Christmas week, I saw a couple of anglers trolling the open water on Minnehonk Lake behind my house. I was astonished. Normally, the lake would be covered with ice fishermen by January, but there was not a single ice shack on the lake this winter and very few ice anglers. Normally, smelt dealers would be very busy beginning in December and right through to the end of March. The ice fishermen would buy their smelts from my neighbor and have lunch at the local café or country store. Not this year.
My wife Linda and I were at a lodge in Rangeley early in February, for our weekly travel column. We were the only guests, although they’d had a couple from out of state early in the week. They went home three days early because there was nothing to do. The failure of Saddleback to open for skiing certainly hurt, but so too did the lack of ice and snow. This lodge includes a restaurant where, in a normal winter, customers would snowmobile across Rangeley Lake and up to the lodge for dinner. Not this winter, when the lack of snow, and dangerous ice conditions, closed that trail to the lodge.
Last week I spoke at a press conference hosted by the Natural Resource Council of Maine, to thank Sens. Angus King and Susan Collins for their support of the EPA’s Clean Power Plan — which will cut climate-changing carbon pollution from dirty power plants, clean up our air, and help ensure our children inherit a safe and healthy planet — and to urge Congress to act on this.
To prepare for the conference, I talked to two leaders of the tourism and outdoor industry in western and northern Maine: Mike Boutin of Northwoods Outfitters in Greenville and Russell Walters of Northern Outdoors in the Forks.
When I asked how the mild winter had impacted their businesses, both immediately uttered the same word: devastating.
Northwoods Outfitters sells and rents outdoor equipment and offers guided trips of all kinds. Mike said his snowmobile rentals were down 70 percent and his ice anglers down 50 percent. From retail sales to the rentals of cross-country skis, his business got clobbered.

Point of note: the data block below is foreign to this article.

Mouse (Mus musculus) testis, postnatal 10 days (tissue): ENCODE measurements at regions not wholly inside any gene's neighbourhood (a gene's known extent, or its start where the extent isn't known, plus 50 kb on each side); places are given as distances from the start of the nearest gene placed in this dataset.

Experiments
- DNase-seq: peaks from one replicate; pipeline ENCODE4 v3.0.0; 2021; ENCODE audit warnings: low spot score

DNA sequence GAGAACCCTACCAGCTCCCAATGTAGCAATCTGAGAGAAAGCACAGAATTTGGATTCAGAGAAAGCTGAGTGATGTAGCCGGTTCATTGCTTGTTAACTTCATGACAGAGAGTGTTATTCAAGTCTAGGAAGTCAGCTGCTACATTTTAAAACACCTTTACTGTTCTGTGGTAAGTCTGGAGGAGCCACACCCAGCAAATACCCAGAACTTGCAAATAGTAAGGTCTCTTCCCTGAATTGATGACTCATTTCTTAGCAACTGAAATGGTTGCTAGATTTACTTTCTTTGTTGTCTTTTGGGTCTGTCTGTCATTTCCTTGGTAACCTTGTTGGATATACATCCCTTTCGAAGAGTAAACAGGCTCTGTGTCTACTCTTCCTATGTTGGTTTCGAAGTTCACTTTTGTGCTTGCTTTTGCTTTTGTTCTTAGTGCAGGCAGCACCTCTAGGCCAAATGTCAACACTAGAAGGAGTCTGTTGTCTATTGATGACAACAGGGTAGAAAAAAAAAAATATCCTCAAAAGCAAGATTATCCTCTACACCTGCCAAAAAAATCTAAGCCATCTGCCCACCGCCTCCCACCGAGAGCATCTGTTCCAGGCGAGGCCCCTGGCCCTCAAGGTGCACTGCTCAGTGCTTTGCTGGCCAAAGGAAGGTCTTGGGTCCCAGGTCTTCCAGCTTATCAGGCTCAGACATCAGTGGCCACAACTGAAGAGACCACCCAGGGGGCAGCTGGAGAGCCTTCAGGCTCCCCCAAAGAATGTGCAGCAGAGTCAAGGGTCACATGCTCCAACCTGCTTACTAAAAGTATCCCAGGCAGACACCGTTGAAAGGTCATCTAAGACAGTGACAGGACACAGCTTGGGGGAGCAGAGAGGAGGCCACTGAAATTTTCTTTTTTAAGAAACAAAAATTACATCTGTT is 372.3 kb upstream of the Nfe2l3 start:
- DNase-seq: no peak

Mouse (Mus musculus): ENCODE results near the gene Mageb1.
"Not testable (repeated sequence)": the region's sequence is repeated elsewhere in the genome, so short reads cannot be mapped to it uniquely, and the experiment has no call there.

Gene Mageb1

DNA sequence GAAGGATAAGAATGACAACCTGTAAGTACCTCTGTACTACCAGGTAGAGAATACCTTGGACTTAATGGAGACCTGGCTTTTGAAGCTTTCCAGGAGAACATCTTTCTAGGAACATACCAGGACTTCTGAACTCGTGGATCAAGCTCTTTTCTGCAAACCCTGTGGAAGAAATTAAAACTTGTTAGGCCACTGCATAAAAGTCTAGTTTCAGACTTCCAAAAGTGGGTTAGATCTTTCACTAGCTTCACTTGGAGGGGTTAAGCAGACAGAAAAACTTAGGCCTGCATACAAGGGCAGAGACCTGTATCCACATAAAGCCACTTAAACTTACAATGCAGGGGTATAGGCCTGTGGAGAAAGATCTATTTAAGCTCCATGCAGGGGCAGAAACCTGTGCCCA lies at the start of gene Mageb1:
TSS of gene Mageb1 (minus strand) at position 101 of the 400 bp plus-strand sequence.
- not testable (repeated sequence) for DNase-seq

We talked for about an hour, and in that time not a single car went by his downtown Greenville business. Roads are already muddy and closing early up there, which will also hurt, and he canceled trips for many customers over the last two months, giving them full refunds. He said it’s been a devastating winter for everyone in Greenville, including the lodges.
Northern Outdoors offers rental camps and rooms in the lodge, guided trips including rafting, and has a wonderful restaurant and brewery. Russell said his number of winter customers decreased by 35 percent, his second worst winter ever. Business at the restaurant and brewery, which Russ said is a “huge part of their winter business,” was down 70 percent.
The winter of 2012, another unusual one, was the worst ever at Northern Outdoors, and the fact that he’s suffered two bad winters out of the last five has led Russ to plan a reduction in advertising and staff for next winter. He’ll try to make up some of that lost business in the fall.
I read a news story by Deirdre Fleming in late February in which Anne Darling, manager of the Baxter Park Inn in Millinocket, said the winter was “horrible. Most of our employees who we had to lay off had to go on unemployment.”
I probably don’t have to tell you that jobs in the Millinocket area are scarce. Bob Meyers, executive director of the Maine Snowmobile Association, told Fleming, “It’s pretty grim right now. It’s really a mess. It’s a shame.”
Even our Department of Inland Fisheries and Wildlife suffered, with snowmobile registrations down significantly from last winter.
Another business in the Forks, Back Country Expeditions, is going out of business. I fear many businesses will follow, unable to make up for this terrible winter. All over western, northern, and eastern Maine, those who depend on ice, snow, and outdoor winter activities, were — well — devastated this winter.
On May 1, Down East Books will publish a book I wrote about Maine sporting camps. It’s a sad story, really. We’ve gone from over 300 sporting camps to about three dozen of the traditional camps, with a lodge serving food and cabins for sleeping. Many went out of business when the traditional outdoor activities — especially deer hunting and fishing — deteriorated. And those that survived often did so by staying open in the winter and catering to cross-country skiers and snowmobilers. I haven’t dared to ask some of them how they did this winter. You can guess.
Don Kleiner of the Maine Professional Guides Association told legislators last week that 14 of the 16 sporting camps in Washington County are for sale.
Dreadful news, for sure. And a dreadful, devastating winter.